How to Draw the Oval of the Oval Office


Michael S. Schneider, B.S., MEd. Mathematics


The Oval Office in the White House is arguably the most important room in the world.

The official White House Museum article about the Oval Office describes it as:

"The Office of the President -- The Oval Office is the president's formal workspace, where he confers with heads of state, diplomats, his staff, and other dignitaries;
where he often addresses the American public and the world on television or radio; and where he deals with the issues of the day."

The history of the White House is fascinating, as is the history of the Oval Office itself.

This elegant space at the West Wing's southeast corner was designed in 1933-34 by architect Eric Gugler (1889-1974).


The geometry of its wooden floor (without the carpeting, seen below) presents us with an optical illusion.
There appear to be three-dimensional steps leading to the door. This shows us that great thought went into the room's design.

I was wondering whether the Oval office was designed mathematically, and whether it's the kind of oval known as an ellipse.
People often confuse an oval with an ellipse.

If it's also an ellipse it would be easy to construct geometrically.

An ellipse always has two axes of reflection, a major axis and a minor axis; an oval has one or more axes.
So an ellipse is always an oval, but an oval may or may not be an ellipse.
An egg-shape is an oval but not an ellipse. (The word "oval" derives from ovum the Latin for "egg".)

Is the Oval Office also an ellipse?

From its dimensions and the photographs I've seen, the Oval Office does seem to be a kind of oval that's also an ellipse.

I haven't been able to find an architectural drawing that accurately depicts the oval of the Oval Office with its published dimensions:

Long axis: 35' 10" (10.9m)
Short axis: 29' (8.8m)
(Room Height: 18' 6" (5.6m))

so I've drawn it:

35' 10" = 430 inches
29' = 348 inches

And 430/348 = 1.2356...

Does this ratio remind us of anything?
Such important space requires special geometry, and immediately the elegant Golden Ratio comes to mind.

In fact, two Golden Rectangles stacked along their long side have virtually this same ratio:

2/Phi = 2/ (1+sqrt5)/2 = 4/ (1+ sqrt5) = 1.2360...

The difference between 1.2356... and 1.2360... is very slight. If the room was less than 3/16ths of an inch longer the match would be precise (348 x 2/Phi = 430.1516... inches).

Thus, within excellent tolerance, it feels safe to say that the oval of the Oval Office is one designed within two Golden Rectangles!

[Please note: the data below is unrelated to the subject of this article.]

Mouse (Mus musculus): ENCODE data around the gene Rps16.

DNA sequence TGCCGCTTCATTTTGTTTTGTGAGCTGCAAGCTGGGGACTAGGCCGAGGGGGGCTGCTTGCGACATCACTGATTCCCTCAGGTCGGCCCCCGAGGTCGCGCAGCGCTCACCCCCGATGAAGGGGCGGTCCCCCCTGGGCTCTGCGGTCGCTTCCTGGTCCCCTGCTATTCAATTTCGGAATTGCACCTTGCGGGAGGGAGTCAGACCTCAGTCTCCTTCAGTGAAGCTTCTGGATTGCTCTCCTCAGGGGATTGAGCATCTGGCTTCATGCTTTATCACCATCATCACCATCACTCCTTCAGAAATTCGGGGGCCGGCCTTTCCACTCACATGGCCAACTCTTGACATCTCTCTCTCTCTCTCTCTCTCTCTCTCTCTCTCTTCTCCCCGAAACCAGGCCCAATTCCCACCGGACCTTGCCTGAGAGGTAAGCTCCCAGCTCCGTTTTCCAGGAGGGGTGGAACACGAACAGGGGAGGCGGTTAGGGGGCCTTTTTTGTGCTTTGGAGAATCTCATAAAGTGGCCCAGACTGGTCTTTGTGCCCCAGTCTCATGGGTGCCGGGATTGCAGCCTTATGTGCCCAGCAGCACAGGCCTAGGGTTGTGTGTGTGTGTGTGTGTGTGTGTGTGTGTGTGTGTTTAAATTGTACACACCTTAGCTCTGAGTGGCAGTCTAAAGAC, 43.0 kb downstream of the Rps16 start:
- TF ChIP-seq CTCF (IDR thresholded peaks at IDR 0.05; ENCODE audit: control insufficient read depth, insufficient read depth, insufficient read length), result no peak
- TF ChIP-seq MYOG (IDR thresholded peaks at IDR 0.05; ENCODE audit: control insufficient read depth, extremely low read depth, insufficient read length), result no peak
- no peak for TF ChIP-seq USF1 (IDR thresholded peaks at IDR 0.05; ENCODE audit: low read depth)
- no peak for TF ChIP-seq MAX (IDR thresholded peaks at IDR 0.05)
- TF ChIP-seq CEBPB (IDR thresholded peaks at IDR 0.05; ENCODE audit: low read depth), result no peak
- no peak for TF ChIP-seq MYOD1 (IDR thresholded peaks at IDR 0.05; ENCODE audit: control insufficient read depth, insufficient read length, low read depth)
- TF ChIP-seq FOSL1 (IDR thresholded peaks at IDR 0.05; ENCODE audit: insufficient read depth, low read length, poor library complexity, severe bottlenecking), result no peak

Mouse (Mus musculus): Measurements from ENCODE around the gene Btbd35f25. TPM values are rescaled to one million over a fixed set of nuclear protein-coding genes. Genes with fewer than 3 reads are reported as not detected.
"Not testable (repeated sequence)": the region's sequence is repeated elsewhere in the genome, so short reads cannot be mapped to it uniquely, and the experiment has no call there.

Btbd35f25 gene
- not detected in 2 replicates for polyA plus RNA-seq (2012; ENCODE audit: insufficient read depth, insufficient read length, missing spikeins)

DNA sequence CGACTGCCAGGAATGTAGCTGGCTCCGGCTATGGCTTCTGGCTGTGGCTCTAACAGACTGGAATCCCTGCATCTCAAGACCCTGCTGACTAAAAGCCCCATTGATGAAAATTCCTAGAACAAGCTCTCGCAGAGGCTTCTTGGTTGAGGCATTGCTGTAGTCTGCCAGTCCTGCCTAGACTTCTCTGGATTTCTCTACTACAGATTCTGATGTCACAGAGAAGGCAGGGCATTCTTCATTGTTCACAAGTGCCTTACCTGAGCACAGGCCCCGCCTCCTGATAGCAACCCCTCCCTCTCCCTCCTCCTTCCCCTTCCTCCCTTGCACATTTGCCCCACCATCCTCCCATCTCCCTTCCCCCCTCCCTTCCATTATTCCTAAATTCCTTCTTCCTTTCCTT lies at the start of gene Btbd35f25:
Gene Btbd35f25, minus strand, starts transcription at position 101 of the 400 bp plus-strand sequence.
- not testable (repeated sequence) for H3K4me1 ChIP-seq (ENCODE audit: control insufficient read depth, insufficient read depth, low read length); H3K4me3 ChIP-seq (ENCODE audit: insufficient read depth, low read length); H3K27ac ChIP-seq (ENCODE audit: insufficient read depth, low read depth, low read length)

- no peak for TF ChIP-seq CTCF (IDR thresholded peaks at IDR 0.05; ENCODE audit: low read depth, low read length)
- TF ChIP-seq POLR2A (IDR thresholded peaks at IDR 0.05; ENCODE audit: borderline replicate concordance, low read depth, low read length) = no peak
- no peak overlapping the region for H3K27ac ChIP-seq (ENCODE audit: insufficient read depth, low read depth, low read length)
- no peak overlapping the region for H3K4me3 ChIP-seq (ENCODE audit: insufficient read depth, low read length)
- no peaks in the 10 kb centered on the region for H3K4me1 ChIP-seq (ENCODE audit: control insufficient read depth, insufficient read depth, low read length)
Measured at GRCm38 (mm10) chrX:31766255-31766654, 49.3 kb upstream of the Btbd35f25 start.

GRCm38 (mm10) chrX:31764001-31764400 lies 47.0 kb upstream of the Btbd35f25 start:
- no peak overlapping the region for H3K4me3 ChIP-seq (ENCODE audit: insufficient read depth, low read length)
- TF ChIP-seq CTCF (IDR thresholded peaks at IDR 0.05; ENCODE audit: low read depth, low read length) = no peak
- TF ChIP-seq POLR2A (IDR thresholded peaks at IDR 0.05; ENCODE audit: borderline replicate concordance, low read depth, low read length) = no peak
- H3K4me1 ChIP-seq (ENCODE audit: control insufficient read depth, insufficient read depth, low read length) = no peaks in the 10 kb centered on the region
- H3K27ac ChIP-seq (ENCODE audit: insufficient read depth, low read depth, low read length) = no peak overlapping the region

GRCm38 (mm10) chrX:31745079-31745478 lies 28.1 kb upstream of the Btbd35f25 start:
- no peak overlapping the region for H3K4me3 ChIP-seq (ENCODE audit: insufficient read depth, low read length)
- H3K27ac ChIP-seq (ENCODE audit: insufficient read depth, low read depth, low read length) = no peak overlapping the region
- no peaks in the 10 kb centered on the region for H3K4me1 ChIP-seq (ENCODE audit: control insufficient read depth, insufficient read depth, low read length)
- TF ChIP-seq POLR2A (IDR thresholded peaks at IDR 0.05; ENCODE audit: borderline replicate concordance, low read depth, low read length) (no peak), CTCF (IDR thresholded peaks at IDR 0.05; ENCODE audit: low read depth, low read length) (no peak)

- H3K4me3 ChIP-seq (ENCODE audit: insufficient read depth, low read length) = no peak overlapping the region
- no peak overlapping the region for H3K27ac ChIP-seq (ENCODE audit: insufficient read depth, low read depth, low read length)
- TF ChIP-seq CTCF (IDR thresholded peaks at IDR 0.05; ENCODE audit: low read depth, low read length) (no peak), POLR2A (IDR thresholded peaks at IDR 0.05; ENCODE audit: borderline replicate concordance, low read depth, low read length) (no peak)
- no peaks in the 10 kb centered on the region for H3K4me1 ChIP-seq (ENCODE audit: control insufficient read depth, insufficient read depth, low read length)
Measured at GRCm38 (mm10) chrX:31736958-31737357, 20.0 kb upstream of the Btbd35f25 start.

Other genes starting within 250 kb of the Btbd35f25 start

These are the same two Golden Rectangles we carry around in the proportions of our forearms (and throughout our entire body),
seen when we hold our arms out and bend our wrists (if we can) at right angles.


If we had used the dimensions provided in metric measure, the Golden Ratio connection would be less recognizable: 10.9m/8.8m = 1.2386...
That's why it's important, if possible, when studying the dimensions of art and architecture, to use the same metrological system as the original designers.

There appears to have been greater use of the Golden Ratio in the design of the White House as a whole, so an Oval Office incorporating this ratio would place it in a consistent geometric context.

The White House as a whole appears to be intentionally designed in two squares, seen in this plan of the second floor, showing the lovely Yellow Oval Room (originally the Library) opening onto the Truman Balcony:

Dividing each square by the Golden Ratio shows that one wall along the central hall lies along the edge of a Golden Rectangle and smaller Phi-squared rectangle:

Doing this in the opposite direction defines the other wall along the hall:

Thus the second floor of the White House seems to be designed as overlapping pairs of Golden Rectangles.
I leave it to the reader to apply further turns of a geometric compass
to show how the individual rooms and other spaces are made of combinations of smaller Golden Rectangles and squares and their simple divisions.



Constructing the Oval of the Oval Office

The method for drawing the oval/ellipse of the Oval Office as found in two Golden Rectangles, seen below, is the same as for any rectangle:

Place your compass at the midpoint of a long side and open it to the corner.
Turn a half-circle. Do the same on the other long side.

The two (red) points where they cross are the two foci of the future ellipse.


Press a push-pin tack into each of the focal points.

Then tie a piece of string into a loop that stretches from one focal point, past the other, and to the short side of the whole rectangle, seen here:

Place your pencil into the loop at its extreme end and keep a steady tension as you allow the loop to guide you around its unique elliptical path.

By doing this construction you're replicating the ellipse of the famous Oval Office.

Personally, I'm glad to know that the Golden Ratio, the most beautiful, inspiring, organic and uplifting of ratios,
guides the proportions of the room (and building) where many of the most important decisions in the world are made.



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(c) 2012 Michael Schneider